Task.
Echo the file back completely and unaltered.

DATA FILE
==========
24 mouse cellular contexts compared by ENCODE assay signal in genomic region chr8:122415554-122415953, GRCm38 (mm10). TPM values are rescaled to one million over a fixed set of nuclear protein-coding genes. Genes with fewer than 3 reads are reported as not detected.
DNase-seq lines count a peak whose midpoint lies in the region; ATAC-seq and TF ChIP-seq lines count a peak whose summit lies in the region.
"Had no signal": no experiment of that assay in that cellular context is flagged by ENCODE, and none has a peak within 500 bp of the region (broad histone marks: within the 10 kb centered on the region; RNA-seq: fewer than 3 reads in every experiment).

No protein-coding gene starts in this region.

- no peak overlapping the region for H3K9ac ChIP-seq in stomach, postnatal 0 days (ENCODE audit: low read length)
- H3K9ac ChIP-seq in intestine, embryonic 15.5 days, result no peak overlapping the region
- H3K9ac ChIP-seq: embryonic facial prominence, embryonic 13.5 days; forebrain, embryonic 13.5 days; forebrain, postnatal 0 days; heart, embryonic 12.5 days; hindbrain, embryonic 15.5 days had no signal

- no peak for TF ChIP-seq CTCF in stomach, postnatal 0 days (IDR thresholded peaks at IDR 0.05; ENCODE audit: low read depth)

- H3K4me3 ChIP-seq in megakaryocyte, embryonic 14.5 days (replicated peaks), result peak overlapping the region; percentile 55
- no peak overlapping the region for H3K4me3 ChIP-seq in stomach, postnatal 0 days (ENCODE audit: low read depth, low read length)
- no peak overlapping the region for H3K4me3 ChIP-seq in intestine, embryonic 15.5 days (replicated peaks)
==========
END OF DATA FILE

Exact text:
24 mouse cellular contexts compared by ENCODE assay signal in genomic region chr8:122415554-122415953, GRCm38 (mm10). TPM values are rescaled to one million over a fixed set of nuclear protein-coding genes. Genes with fewer than 3 reads are reported as not detected.
DNase-seq lines count a peak whose midpoint lies in the region; ATAC-seq and TF ChIP-seq lines count a peak whose summit lies in the region.
"Had no signal": no experiment of that assay in that cellular context is flagged by ENCODE, and none has a peak within 500 bp of the region (broad histone marks: within the 10 kb centered on the region; RNA-seq: fewer than 3 reads in every experiment).

No protein-coding gene starts in this region.

- no peak overlapping the region for H3K9ac ChIP-seq in stomach, postnatal 0 days (ENCODE audit: low read length)
- H3K9ac ChIP-seq in intestine, embryonic 15.5 days, result no peak overlapping the region
- H3K9ac ChIP-seq: embryonic facial prominence, embryonic 13.5 days; forebrain, embryonic 13.5 days; forebrain, postnatal 0 days; heart, embryonic 12.5 days; hindbrain, embryonic 15.5 days had no signal

- no peak for TF ChIP-seq CTCF in stomach, postnatal 0 days (IDR thresholded peaks at IDR 0.05; ENCODE audit: low read depth)

- H3K4me3 ChIP-seq in megakaryocyte, embryonic 14.5 days (replicated peaks), result peak overlapping the region; percentile 55
- no peak overlapping the region for H3K4me3 ChIP-seq in stomach, postnatal 0 days (ENCODE audit: low read depth, low read length)
- no peak overlapping the region for H3K4me3 ChIP-seq in intestine, embryonic 15.5 days (replicated peaks)